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Prediction the log P for Pt(II) complexes
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Kamil

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Link to postPosted: Sat Jan 10, 2015 1:39 amPost subject: Prediction the log P for Pt(II) complexes Reply with quote

I found in some publication, that the authors calculated the log P values for the platinum(II) complexes, using Marvin Sketch. Now, I am trying to do the same thing, but is it now possible. Is it some kind of problems with my software or the authors lied??

thx  

Jozsef
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Link to postPosted: Tue Jan 13, 2015 12:55 amPost subject: Reply with quote

Hi,

Could you identify  the reference at issue?

Thanks.

Jozsi

Kamil

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Link to postPosted: Tue Jan 13, 2015 12:30 pmPost subject: Reply with quote

Sure, that's the reference:

http://dx.doi.org/10.1016/j.ejmech.2013.07.004

Best Regards

 

Kamil

Jozsef
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Link to postPosted: Tue Jan 20, 2015 11:25 amPost subject: Reply with quote

Hi,

 

 Now, I am trying to do the same thing, but is it now possible. 

I was able to reproduce the calculated  logP values which are given in the "table 1" of the referenced paper.

For example the calculated logP of oxaliplatin is 1.73 as it is shown in  the paper. 

The right input structure of the oxaliplatin in  MarvinSketch and the calculated logP value is given on the attached figure.

Jozsi

Kamil

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Link to postPosted: Thu Jan 22, 2015 12:31 amPost subject: Reply with quote

Hi,

 

but don't you forget about coordination bonds between platinum ion and nitrogens??

Please, look at this small window. Due to the lack of coordination bonds, there are NH groups in DACH instead of NH2. So the structure is incorrect.

Kamil

Jozsef
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Link to postPosted: Thu Jan 22, 2015 3:14 amPost subject: Reply with quote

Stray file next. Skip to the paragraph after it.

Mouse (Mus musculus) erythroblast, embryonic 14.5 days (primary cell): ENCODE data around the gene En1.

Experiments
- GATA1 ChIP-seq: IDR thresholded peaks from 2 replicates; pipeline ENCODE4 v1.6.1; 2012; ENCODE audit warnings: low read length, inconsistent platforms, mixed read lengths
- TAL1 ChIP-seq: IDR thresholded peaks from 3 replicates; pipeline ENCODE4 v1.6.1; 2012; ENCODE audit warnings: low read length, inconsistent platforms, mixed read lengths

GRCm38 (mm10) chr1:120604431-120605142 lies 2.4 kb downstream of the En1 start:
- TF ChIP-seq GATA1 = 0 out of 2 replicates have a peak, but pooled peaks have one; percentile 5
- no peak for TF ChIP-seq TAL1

Hi,

 

No, it is done intentionally because of  the coordination bond  which  is not accepted by the present version of the calculators.

Calculation will break in case a coordination bond drawn in the structure.

This is why  a simple single bond was drawn instead of  the "arrow bond "  on the attached MarvinSketch's  figure between the lone pair donors and the metal center.

This is the  "workaround" for handling of the coordination bond. Later this shortcoming will be fixed and the "H" atom count  will be correctly adjusted too.

Jozsi

Kamil

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Link to postPosted: Thu Jan 22, 2015 12:28 pmPost subject: Reply with quote

Ok,

Now I understand everything. Thanks for your explanation. It is good to know that I can use log P prediction in my research.

 

Kamil

Christian

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Link to postPosted: Fri Nov 04, 2016 10:27 pmPost subject: Reply with quote

Hello,

My question related to this thread:

I would like to predict the log P / log D for a coordination complex with keto groups as donors. When I draw a regular bond from the ketone oxygen to the metal Marvin assigns a negative charge to O and does not allow to predict the log P because it considers it an "Inconsistent molecular structure".